Our proactiveness in creating platforms of engagement with companies about student recruitment — as well as motivating companies, donors, and funders to employ and fund our top graduates — is evident through the work of our Career Services office. Trends in job placement are identified to help us better understand which markets to tailor our programmes to, and to create corporate partnerships for job-training opportunities. Keeping our students informed about career opportunities and equipping them with the skills and grit to make them employable — whether it is to find employment or to start their own business, is the Career Services’ goal.

Developing an entrepreneurial mindset 
Entrepreneurship has a vital role in combating unemployment. Equipping students with an entrepreneurial mindset is a priority, and “entrepreneurial thinking” is one of the university’s key graduate attributes.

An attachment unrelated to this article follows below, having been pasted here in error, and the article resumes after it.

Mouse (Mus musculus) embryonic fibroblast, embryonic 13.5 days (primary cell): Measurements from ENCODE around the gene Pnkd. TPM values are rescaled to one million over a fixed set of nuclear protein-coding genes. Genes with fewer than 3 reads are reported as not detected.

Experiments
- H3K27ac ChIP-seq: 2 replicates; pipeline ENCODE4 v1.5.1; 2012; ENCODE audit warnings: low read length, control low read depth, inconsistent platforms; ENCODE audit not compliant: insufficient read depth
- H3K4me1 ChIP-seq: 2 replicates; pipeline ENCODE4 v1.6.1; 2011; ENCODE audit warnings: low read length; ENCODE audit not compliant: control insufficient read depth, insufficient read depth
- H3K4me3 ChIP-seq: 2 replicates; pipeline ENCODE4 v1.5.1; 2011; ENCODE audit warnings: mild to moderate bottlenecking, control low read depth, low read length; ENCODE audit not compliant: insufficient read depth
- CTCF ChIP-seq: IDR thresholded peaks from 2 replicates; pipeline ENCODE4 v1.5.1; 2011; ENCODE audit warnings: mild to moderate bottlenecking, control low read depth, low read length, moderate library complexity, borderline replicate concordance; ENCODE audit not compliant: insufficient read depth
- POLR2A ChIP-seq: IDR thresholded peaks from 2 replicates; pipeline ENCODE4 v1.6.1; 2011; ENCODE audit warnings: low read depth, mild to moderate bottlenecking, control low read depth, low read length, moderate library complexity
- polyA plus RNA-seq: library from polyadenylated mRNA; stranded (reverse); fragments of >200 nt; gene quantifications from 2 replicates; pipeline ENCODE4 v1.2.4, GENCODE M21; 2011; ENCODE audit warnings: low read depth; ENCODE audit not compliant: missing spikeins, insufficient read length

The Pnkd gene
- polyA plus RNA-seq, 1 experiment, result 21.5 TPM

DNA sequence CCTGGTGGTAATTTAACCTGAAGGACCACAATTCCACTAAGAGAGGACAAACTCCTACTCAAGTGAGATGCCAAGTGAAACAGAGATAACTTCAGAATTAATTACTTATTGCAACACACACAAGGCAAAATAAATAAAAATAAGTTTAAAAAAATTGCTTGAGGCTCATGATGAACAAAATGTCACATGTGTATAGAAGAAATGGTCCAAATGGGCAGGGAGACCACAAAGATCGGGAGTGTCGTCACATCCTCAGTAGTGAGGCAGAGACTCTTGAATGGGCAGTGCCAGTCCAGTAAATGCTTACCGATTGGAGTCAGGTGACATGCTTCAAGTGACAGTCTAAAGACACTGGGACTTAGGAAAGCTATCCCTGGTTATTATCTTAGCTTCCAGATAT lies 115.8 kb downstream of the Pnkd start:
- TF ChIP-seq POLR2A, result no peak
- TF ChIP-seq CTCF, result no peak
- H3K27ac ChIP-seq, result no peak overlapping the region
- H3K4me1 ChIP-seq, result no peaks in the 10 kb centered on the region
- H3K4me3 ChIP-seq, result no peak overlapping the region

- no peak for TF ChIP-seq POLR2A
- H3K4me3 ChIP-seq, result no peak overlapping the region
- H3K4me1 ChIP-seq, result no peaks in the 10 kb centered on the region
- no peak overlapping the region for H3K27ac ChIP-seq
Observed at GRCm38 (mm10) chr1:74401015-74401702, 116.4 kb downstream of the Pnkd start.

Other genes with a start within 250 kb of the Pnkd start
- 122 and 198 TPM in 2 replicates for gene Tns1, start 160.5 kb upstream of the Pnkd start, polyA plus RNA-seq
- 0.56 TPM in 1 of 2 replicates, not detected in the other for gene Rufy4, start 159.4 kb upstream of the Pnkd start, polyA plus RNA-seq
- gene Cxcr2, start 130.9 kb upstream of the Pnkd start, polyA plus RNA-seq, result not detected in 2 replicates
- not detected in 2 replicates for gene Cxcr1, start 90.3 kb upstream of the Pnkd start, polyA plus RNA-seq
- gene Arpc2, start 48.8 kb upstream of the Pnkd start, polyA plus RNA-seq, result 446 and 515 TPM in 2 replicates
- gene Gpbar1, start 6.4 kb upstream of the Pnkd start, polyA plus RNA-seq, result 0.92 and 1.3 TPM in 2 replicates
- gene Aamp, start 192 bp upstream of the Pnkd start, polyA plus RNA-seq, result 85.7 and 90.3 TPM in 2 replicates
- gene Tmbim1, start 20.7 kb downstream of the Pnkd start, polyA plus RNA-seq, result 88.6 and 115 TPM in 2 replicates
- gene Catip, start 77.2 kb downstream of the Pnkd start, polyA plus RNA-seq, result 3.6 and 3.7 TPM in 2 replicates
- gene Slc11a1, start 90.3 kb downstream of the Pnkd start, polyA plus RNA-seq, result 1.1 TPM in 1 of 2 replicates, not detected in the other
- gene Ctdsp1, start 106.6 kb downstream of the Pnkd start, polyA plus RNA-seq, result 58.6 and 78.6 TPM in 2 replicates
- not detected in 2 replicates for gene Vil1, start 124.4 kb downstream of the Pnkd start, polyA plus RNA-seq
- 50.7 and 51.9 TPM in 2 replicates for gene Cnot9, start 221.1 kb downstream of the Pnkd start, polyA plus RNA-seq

UFS supports the notion that preparing young jobseekers for the ever-evolving world of work is an integral aspect of their learning at university. We offer a compulsory foundation module to expose all of our first-year students to aspects of entrepreneurship, which are also captured throughout the curriculum.  
The UFS Business School has developed initiatives and training programmes specifically aimed at entrepreneurial enterprises. Our Centre for Business Dynamics works with the business sector, helping companies to stay competitive by bridging the gap between existing skills and those required by each industry. Short courses in entrepreneurship are among the tools they use to achieve this. Practical impetus is provided to students with business ideas through our Student Business Incubator; initiatives such as Young Entrepreneurs and the local chapter of Google’s Startup Grind U further stimulate entrepreneurial thinking.